COVID-19 (Coronavirus Disease) Travel Implications

International travel during the COVID-19 pandemic is closed to non-essential traffic. For more details on what is essential travel please click here.

If you do have to travel via an international border please reference the information below.

It is important to inform a Canadian Border Services Agency (CBSA) officer if you have a fever, a cough or difficulty breathing when crossing the border. If you develop these symptoms within 14 days of your arrival in Canada, isolate yourself from others as quickly as possible and contact your health care provider. For the latest and most up-to-date information, visit, or contact the coronavirus information line at 1-833-784-4397.

International travel to Canada is barred to non-essential travel effective 12:01 am March 21, 2020. This means that no one will be allowed to cross the border for recreation or tourism.  Only Canadian and United States residents will be permitted to enter Canada. Any other foreign nationals will not be permitted entry. The Global Travel Advisory can be found here. In addition, no international travel will be accepted at YQG until further notice. 

Windsor-Detroit tunnel bus will suspend operations as of end of service March 19th. 

The Windsor Detroit Tunnel will be closed from 9pm on Thursday to 5am on Friday for May 14, 21 and 28, 2020 for ongoing construction. 

The Pelee Island Ferry is scheduled to start in early April 2020. Given the on-going COVID-19 health concern, the Ministry of Transportation will be sending out information related to the seasonal start-up for the Pelee Island Transportation Service and the need for precautionary measures shortly. A user message with additional details will be available at shortly.

Canadians travelling abroad are encouraged to consult the travel health notices for the area they plan to visit.  Please anticipate delays when crossing the border due to enhanced screening procedures.



Are you planning a trip to Windsor Essex and need to cross the border? By plane, bus, boat or car – make sure you’re prepared when you get ready to cross our international border crossing, or land at our international airport. Check out the details below.

Border Wait Times:

U.S. Customs & Border Protection Border Wait Times
Canada Border Services Agency Border Wait Times

Passport Information

A valid passport (or other supporting documentation) is needed to cross the border.

What You Can Bring Back?

There are limited on certain items that can be brought across the international borders, for visitors and locals.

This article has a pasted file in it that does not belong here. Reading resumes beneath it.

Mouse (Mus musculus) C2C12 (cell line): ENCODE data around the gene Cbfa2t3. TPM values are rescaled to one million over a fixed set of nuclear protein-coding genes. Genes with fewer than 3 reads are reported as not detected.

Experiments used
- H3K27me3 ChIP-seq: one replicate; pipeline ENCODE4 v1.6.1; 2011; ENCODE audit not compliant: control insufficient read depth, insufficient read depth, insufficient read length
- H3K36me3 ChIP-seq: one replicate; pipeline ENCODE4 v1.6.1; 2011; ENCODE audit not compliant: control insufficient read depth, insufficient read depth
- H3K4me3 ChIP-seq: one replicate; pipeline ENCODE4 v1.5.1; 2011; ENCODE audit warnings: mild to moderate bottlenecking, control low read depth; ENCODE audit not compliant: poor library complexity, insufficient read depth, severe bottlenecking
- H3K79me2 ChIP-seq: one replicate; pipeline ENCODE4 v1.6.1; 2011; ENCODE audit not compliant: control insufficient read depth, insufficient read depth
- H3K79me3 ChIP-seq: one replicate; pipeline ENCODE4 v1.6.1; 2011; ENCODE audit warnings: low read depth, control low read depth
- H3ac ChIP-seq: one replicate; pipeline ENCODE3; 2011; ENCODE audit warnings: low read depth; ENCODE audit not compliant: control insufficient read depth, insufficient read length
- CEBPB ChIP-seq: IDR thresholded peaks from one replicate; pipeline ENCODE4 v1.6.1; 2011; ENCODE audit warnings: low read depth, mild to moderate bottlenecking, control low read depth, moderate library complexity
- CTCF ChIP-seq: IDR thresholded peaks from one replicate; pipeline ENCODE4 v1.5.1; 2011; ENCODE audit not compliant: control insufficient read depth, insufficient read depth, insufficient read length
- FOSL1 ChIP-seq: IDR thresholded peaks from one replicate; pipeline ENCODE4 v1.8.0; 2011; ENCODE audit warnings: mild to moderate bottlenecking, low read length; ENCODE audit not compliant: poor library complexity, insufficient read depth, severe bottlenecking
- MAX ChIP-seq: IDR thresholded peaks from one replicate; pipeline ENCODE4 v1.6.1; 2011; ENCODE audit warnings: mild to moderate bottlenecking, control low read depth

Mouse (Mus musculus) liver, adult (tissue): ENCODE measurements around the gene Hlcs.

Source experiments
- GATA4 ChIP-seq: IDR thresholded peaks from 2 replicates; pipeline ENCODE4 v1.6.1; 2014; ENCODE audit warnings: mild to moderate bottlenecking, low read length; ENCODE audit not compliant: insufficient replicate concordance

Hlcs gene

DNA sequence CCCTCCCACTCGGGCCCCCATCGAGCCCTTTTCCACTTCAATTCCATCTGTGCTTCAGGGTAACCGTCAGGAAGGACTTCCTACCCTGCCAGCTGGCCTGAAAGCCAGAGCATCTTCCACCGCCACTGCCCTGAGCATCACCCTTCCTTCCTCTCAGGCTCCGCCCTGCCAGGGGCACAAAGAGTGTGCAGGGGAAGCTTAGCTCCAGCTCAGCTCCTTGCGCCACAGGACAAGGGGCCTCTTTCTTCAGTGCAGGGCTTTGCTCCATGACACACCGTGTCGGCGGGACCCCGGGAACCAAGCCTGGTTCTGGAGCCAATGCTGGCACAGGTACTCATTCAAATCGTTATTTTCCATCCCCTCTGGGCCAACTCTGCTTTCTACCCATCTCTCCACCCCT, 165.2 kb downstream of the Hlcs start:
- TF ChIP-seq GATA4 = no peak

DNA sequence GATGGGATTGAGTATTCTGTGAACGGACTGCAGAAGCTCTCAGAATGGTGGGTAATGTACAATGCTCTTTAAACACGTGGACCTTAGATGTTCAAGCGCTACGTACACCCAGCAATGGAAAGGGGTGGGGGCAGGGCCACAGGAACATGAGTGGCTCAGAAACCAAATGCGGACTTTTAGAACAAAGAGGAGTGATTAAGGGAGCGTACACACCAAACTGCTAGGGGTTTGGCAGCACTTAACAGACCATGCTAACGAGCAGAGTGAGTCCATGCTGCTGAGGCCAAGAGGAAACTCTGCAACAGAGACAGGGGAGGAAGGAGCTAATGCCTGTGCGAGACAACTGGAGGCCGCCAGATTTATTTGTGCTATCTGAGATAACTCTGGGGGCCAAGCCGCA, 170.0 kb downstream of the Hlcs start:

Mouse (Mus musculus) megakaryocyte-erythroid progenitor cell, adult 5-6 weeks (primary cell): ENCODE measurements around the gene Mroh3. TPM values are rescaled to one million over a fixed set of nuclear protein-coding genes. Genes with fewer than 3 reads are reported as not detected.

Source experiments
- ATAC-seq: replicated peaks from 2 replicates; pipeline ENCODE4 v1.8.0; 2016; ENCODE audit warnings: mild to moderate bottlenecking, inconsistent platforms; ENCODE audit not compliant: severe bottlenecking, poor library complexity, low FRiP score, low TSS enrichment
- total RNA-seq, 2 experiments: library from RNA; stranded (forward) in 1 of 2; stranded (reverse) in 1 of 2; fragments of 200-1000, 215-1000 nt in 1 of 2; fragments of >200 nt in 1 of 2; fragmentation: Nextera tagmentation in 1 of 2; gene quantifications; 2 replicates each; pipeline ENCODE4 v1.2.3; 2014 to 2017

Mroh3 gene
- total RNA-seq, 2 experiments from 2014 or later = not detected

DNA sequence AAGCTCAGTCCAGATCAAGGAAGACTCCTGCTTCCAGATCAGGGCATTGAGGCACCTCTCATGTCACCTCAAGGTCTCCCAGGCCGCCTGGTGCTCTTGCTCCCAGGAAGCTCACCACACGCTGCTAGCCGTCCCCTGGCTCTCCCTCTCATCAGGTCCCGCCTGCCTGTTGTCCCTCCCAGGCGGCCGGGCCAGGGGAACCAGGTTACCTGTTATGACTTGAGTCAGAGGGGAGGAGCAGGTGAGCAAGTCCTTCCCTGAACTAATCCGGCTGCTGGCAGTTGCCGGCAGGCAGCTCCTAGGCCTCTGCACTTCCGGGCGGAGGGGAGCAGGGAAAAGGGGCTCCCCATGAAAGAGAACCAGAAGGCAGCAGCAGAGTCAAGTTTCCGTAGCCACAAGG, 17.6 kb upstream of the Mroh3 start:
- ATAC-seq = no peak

Cannabis and international travel

In April 2017, the Government of Canada introduced Bill C-45, the Cannabis Act, to legalize, strictly regulate and restrict access to cannabis. On June 21, 2018, the Cannabis Act received Royal Assent. This marks an important step in the process of legalizing and regulating cannabis in Canada. For more information, visit Health Canada’s Cannabis page.

Royal Assent does not equal legalization. Until October 17, 2018, it remains illegal to buy, possess or use cannabis in Canada for anything other than authorized medical or research purposes.


NEXUS is designed to expedite the border clearance process for low-risk, pre-approved travelers into Canada and the United States.


More than 40,000 commuters, tourists and truck drivers carrying $323 million worth of goods cross the Windsor-Detroit border each day.



Take advantage of Duty Free shopping while using at any of our international border crossings.





Did you know Windsor is the only city to offer an international transit system, giving you the option at affordable and easy transfers to and from the Cit of Detroit Daily.



With dozens of marinas along our 100 mile coast line, we are a great destination for day and over night boating trips. Be prepared before you set sail!


DID YOU KNOW The Windsor-Detroit border is the busiest international crossing in North America?

Ambassador Bridge

  • Completed in 1929
  • Took two years to build
  • 25% of all merchandise between the U.S. and Canada crosses the bridge
  • Made up of 21,000 tons of steel
  • Inscription: “The visible expression of friendship in the hearts of two peoples with like ideas and ideals.”
  • 152 feet (46.3 metres) above the Detroit River
  • U.S. and Canadian terminals are 1.75 miles (2.8 kilometres) apart
  • Twin silicon steel towers rise 386 feet (117.8 metres) above the ground
  • Towers rest on bedrock 115 feet (35 metres) below the surface
  • Main suspension cables contain close to 2 miles (3.2 kilometres) of cable
  • More than 40,000 commuters, tourists and truck drivers carrying $323 million worth of goods cross the Windsor-Detroit border each day.

Detroit Windsor Tunnel

  • Second busiest international crossing in North America (after the Ambassador Bridge)
  • More than 20,000 vehicles travel the tunnel on an average day, almost 9 million per year
  • Completed in 1930
  • The first international vehicular subway
  • Construction took 26 months, and was completed almost a year ahead of schedule
  • Employed 600 labourers to build
  • Constructed of sections of steel tube floated into place and sunk into a trench dug in the river bottom
  • 5,160 feet (1.57 kilometres), just 120 feet short of a mile
  • At its lowest point the roadway is 75 feet (23 metres) below the river surface
  • 700,000 tons (635,000 metric tons) of earth was dredged from the river bed
  • Approximately 250,000 tiles line the walls
  • 1.5 million cubic feet (approx. 42,500 cubic metres) of air is pumped through the tunnel each minute
  • Air changes completely every 90 seconds